While all international attention is focused now on the upcoming implementation process of the Iran deal, many more diplomatic efforts and agreements will be required for the Middle East to stabilize. Regional stability will depend on how fundamentalist terrorism is dealt with, no less so by a resolution of the Israeli-Palestinian conflict.
Strategic policy analysts in the State Department are dealing these days with the ramifications of the Iran deal on regional stability.
A senior State Department official, who is part of Middle East policy planning, told Al-Monitor on condition of anonymity that the US administration intends to use the Iran deal for policy initiatives on regional issues: "We plan to exert pressure on the Iranians to halt inflaming the region through their assistance to Hezbollah and Hamas. In parallel, the US will strengthen its cooperation with pragmatic Sunni countries — Egypt, Saudi Arabia, perhaps also other Gulf countries, and Jordan. This has to be viewed as an incremental process, as we view the relationship with Tehran. We have given the Iran agreement at least 10 years; a parallel time frame may be necessary to stabilize the region and to implement the two-state solution."
This may sound like a long time, but it is probably a realistic way to look at future developments, definitely when it comes to the Palestinian issue. Without a solution to the Israeli-Palestinian issue, there will always be a latent time bomb threatening the peace of the region.
A decade to implement a two-state solution for the enhancement of regional stability is necessary for a multitude of reasons:
First, fundamentalist terrorist forces pose a common enemy to the pragmatic countries in the region. The creation of a regional anti-terror coalition demands also progress on the Palestinian track, based on the Saudi Peace Initiative of 2002.
A second reason would be that an Israeli-Palestinian permanent status agreement requires a change of policies on all sides and a dramatic intervention by the United States for the prevention of a violent conflict.
An extended period will also allow for a gradual implementation process of a permanent status agreement, which will facilitate the achievement of a deal. In addition, both Israeli and Palestinian public opinions need time to reconcile with the inevitability of a two-state solution and better neighborly relations.
Finally, broader regional cooperation, also on the anti-terror and economic fronts, demands many taboos to be broken in relation to Arab attitudes toward Israel.
Such a 10-year peace plan should address all relevant realities that could bring about, over time, a more pacified and stable Middle East. At the core of such a plan should be a two-state solution that is a condition for broader regional cooperation. A demilitarized Palestinian state should be negotiated and established within three years. Its borders should be based on the 1967 lines with mutually agreed parallel land swaps. Its capital should be in East Jerusalem while the city remains united — and West Jerusalem becomes Israel's internationally recognized capital.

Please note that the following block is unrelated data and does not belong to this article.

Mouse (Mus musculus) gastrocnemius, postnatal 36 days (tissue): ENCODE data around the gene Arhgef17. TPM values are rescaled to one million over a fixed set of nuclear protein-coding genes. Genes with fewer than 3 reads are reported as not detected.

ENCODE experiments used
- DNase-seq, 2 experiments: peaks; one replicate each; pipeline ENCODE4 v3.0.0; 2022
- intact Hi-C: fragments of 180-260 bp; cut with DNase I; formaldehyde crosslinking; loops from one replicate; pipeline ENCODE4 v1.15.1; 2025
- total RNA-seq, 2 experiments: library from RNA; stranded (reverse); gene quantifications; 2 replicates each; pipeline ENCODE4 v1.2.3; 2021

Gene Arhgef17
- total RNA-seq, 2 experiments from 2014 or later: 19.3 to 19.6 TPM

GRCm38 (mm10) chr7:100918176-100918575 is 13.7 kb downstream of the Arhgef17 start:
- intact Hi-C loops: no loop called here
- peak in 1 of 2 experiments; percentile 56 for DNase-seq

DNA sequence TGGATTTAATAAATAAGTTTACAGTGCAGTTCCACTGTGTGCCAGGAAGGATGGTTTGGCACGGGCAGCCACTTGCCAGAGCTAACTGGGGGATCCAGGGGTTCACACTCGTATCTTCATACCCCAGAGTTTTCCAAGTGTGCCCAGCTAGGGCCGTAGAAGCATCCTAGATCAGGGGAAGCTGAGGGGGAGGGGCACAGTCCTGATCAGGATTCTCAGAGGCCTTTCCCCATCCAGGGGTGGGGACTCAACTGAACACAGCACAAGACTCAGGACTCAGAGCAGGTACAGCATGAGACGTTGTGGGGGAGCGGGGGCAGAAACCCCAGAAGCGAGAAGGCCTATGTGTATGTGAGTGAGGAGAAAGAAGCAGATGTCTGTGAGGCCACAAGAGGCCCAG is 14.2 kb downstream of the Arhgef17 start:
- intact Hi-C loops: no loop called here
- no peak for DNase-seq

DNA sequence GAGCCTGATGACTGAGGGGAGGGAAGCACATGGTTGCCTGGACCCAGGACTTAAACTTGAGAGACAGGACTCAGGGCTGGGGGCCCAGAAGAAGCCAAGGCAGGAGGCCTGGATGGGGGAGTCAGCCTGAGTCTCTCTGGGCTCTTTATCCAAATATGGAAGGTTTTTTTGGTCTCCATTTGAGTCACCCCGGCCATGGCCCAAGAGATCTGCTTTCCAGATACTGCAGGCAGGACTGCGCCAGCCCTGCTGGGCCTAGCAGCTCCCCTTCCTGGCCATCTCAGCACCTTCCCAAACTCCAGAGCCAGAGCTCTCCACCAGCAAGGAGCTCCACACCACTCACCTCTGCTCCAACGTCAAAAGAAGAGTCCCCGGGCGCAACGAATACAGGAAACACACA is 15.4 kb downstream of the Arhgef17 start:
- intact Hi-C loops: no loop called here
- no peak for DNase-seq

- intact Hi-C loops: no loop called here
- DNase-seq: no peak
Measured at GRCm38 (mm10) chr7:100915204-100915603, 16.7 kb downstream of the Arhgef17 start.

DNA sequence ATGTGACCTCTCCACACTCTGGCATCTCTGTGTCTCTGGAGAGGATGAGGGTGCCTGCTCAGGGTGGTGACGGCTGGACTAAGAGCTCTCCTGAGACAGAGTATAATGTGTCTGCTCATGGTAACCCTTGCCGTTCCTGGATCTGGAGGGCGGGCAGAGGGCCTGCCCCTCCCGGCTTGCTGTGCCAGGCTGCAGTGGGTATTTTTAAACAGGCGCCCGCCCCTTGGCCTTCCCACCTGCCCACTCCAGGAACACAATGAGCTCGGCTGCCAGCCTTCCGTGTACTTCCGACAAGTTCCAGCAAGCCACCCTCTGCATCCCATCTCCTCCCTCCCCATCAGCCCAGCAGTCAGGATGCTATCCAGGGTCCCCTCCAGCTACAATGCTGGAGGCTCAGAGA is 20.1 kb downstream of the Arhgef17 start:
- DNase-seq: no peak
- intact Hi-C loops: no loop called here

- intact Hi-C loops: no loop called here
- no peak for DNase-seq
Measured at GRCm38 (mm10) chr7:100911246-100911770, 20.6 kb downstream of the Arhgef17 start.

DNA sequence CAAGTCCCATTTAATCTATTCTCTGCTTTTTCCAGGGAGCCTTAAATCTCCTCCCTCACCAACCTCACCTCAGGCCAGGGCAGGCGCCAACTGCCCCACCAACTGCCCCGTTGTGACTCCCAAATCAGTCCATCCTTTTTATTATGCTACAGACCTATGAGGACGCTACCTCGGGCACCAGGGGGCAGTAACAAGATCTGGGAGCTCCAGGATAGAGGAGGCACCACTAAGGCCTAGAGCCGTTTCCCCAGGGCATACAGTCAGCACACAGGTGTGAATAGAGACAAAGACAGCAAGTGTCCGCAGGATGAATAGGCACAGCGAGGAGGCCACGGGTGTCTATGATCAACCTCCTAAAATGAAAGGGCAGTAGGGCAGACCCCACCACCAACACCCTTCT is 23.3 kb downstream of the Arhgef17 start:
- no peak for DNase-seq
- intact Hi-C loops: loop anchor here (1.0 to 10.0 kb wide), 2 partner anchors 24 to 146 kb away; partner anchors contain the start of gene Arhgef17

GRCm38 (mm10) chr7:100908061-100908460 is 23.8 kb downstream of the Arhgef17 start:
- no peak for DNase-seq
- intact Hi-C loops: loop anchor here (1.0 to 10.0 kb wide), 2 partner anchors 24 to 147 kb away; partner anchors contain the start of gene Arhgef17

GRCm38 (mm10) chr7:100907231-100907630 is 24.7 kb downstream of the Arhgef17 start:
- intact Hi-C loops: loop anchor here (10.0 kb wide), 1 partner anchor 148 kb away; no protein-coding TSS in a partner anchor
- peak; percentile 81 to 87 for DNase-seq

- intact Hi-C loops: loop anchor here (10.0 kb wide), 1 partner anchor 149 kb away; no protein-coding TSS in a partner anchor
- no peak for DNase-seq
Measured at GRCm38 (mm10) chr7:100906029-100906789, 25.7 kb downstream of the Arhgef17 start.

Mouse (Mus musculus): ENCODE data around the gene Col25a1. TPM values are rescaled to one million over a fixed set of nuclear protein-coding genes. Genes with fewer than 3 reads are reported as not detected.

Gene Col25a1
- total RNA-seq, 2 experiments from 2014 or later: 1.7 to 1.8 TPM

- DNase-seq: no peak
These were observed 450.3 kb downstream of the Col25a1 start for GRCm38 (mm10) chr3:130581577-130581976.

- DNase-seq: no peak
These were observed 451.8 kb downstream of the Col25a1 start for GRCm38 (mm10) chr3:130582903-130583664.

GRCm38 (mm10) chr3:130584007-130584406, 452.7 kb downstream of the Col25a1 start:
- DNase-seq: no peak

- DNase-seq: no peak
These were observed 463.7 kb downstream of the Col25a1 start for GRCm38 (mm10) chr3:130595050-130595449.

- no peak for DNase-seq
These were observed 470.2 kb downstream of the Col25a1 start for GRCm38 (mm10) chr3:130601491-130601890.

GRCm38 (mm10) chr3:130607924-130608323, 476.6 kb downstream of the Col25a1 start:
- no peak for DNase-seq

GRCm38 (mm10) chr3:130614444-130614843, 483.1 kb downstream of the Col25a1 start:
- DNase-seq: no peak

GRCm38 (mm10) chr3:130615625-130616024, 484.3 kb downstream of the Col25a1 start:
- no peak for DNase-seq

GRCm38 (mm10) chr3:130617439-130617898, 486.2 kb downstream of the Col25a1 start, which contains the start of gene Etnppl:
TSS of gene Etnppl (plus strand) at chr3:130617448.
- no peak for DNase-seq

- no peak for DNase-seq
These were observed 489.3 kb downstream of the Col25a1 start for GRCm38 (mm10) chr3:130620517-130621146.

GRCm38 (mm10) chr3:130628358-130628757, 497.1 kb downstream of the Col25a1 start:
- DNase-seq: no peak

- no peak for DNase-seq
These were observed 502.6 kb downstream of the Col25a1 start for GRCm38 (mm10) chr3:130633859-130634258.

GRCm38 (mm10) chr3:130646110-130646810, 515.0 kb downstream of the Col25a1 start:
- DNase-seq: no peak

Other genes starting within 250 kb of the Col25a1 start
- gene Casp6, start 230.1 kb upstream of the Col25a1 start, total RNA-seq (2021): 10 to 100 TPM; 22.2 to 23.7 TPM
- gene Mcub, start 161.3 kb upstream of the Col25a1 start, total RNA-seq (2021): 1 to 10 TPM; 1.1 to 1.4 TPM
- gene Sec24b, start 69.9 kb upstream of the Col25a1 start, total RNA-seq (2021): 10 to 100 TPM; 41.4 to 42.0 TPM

In the seven following years, one should allow for a parallel stabilization process in areas of security, economy and regional relations.
On the security front, Israel should be allowed to maintain a military presence for seven years along the Jordan River and at the border crossings with Jordan.
A regional anti-terror cooperation framework should be put in place to combat fundamentalist terrorism, enabling the exchange of intelligence and the monitoring of military and security arrangements.
On the diplomatic front, in the seven years following the establishment of the Palestinian state, the Arab countries should establish full diplomatic and trade relationships with Israel.
The economic front is critical to the success of such a 10-year peace plan. Within a decade, the countries of the region should create a regional free trade zone as well as cooperation on basic infrastructure such as water, energy, transportation and telecommunications. For the purpose of international and regional public and private investments, a regional Middle East development bank should be established (like other regional development banks) with headquarters possibly based in Cairo.
The Iran deal clearly has advantages and flaws but, more than anything, it should be considered as an opportunity to stabilize one of the most important strategic areas of the world.